I sought the help from fellow journalists in researching a story about social media and its affect on the courts.
I was lucky enough to hear back from John Painter, Jr., a retired Oregonian courts reporter (and, as no one is immune from the process, a seven-time potential juror), who offered me these thoughts on jury selection, the process some lawyers call “pick ‘em and stick ‘em.”
“In my experience as a juror, during voire dire I was bumped from every case but one (both sides had run out of challenges) solely because as a court reporter I knew too much about trials and the trial tactics of both sides.
In my experience as both juror and journalist, I came to several conclusions:
(1) Jurors being questioned routinely lie about their positions on issues they think could get them bumped;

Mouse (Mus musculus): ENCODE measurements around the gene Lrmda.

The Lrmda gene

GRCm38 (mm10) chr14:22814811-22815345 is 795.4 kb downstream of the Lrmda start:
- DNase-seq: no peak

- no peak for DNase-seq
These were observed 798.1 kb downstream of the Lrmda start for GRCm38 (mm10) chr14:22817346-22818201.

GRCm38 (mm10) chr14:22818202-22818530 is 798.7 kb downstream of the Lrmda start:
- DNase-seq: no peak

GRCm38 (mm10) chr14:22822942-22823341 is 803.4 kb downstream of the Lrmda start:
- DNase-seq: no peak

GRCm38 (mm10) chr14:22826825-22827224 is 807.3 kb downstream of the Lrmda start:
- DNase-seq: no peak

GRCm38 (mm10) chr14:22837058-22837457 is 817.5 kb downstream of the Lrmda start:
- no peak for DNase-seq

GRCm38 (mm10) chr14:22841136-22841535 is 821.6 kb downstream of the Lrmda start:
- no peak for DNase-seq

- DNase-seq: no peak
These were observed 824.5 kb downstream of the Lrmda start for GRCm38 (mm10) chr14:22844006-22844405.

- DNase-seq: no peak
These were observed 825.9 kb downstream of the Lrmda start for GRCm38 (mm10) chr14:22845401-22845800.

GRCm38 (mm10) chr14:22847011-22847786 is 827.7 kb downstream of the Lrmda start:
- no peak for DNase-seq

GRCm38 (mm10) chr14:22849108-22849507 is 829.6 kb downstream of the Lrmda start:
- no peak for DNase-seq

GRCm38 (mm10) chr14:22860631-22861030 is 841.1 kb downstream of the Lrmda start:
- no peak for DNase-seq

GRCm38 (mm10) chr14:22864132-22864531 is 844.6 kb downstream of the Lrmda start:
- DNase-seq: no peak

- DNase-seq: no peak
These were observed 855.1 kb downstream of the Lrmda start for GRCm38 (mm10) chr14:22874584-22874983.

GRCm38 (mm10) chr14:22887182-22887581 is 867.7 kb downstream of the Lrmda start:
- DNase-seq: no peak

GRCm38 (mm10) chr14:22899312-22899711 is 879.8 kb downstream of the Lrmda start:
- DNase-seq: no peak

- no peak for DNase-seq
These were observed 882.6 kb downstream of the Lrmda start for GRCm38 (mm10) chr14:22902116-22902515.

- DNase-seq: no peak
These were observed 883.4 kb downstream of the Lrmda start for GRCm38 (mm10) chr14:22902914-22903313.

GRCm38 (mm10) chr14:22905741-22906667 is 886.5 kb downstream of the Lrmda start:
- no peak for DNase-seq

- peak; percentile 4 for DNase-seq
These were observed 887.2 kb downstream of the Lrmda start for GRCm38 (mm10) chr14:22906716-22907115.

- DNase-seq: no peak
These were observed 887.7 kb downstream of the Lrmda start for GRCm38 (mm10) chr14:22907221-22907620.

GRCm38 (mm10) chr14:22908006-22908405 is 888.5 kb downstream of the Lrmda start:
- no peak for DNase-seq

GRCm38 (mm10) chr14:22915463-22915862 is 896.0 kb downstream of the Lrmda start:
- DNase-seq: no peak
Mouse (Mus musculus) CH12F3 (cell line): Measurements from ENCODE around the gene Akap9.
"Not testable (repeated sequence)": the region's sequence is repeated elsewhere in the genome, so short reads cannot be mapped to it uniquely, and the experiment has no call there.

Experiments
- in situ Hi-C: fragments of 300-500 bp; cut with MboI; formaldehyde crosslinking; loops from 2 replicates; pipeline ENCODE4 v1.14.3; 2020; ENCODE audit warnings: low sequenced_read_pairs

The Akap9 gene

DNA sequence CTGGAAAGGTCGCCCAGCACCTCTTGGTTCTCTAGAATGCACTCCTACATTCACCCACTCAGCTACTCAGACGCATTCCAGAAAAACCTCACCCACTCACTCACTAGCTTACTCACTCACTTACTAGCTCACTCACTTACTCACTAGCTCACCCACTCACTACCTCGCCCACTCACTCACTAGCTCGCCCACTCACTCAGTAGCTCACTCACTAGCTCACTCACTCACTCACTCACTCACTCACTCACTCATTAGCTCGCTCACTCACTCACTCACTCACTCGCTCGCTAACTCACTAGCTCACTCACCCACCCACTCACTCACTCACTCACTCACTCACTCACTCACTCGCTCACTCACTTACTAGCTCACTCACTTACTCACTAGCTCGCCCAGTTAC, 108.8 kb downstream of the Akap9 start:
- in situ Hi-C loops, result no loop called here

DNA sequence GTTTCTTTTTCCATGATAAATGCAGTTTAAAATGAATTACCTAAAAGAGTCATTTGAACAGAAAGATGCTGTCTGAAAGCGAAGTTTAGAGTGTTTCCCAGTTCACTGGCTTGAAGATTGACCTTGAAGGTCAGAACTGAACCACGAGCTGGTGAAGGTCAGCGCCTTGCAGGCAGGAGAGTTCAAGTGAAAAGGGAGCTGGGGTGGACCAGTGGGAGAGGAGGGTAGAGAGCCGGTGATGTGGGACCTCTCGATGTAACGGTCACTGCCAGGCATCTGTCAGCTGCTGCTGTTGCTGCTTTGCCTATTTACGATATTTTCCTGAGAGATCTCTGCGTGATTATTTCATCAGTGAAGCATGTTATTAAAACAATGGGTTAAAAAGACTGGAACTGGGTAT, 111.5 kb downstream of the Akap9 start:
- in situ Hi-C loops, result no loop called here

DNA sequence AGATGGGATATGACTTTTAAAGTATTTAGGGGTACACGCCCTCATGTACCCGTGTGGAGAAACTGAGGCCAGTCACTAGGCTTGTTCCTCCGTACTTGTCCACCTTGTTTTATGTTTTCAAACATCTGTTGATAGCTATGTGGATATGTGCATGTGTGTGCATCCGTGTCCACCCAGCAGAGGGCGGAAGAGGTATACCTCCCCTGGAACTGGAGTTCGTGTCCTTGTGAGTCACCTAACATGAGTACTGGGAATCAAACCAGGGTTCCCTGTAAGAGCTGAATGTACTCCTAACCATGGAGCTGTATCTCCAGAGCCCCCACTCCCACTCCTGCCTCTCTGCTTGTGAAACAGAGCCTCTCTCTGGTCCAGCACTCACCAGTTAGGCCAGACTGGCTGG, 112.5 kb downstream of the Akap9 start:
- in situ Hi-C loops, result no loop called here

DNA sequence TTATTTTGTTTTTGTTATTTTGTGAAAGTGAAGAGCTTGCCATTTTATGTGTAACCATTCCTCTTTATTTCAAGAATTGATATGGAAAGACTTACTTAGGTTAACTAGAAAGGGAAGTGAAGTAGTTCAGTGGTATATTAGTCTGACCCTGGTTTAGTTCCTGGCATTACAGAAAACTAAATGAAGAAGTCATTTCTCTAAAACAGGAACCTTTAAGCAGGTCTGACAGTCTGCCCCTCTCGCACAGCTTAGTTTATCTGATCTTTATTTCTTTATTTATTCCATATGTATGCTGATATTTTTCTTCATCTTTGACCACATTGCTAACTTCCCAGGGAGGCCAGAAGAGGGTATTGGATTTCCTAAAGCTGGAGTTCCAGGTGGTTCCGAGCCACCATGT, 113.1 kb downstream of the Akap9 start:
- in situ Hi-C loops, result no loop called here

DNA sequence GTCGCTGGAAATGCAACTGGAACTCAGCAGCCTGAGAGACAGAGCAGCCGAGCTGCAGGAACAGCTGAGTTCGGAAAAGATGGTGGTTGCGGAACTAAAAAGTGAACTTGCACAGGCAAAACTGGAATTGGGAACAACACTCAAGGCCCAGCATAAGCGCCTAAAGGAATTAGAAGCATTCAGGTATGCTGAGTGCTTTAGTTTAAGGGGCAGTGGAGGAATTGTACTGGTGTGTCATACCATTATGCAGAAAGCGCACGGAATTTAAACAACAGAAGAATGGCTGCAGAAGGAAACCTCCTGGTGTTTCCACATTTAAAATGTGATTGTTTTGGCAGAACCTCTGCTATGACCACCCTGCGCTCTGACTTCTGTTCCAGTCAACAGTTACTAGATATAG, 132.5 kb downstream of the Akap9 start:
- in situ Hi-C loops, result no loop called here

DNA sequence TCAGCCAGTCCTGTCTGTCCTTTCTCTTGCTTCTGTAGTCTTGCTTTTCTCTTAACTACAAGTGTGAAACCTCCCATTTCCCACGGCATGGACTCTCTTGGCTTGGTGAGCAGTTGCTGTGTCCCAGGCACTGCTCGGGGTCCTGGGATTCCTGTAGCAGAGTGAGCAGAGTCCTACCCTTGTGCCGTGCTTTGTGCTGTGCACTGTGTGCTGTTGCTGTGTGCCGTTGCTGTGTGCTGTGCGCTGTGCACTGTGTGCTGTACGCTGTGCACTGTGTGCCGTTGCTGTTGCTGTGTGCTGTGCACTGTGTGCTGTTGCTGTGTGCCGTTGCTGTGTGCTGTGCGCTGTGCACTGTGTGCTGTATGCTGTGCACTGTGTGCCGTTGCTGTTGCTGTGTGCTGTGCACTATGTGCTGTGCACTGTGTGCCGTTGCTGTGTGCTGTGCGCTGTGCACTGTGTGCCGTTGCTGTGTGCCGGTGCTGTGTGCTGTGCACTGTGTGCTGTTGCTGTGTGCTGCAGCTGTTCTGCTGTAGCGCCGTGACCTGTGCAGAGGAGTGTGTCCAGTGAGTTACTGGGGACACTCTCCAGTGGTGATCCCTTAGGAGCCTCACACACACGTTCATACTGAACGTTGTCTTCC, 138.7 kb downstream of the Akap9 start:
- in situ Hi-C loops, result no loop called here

(2) lawyers on both sides harbor deep-seated prejudices about who would make a good and bad juror and the common rationales for bumping certain types of jurors are mostly without real-world foundation, but “blogging” news web sites is a red flag;
(3) lawyers involved in criminal litigation invariably will disqualify any potential jurors with any link to any media (and in this day and age that includes anything dealing with the web);
(4) no expert worth his/her salt can tell you anything substantive about who would be a good or bad juror; humans are just too complicated.”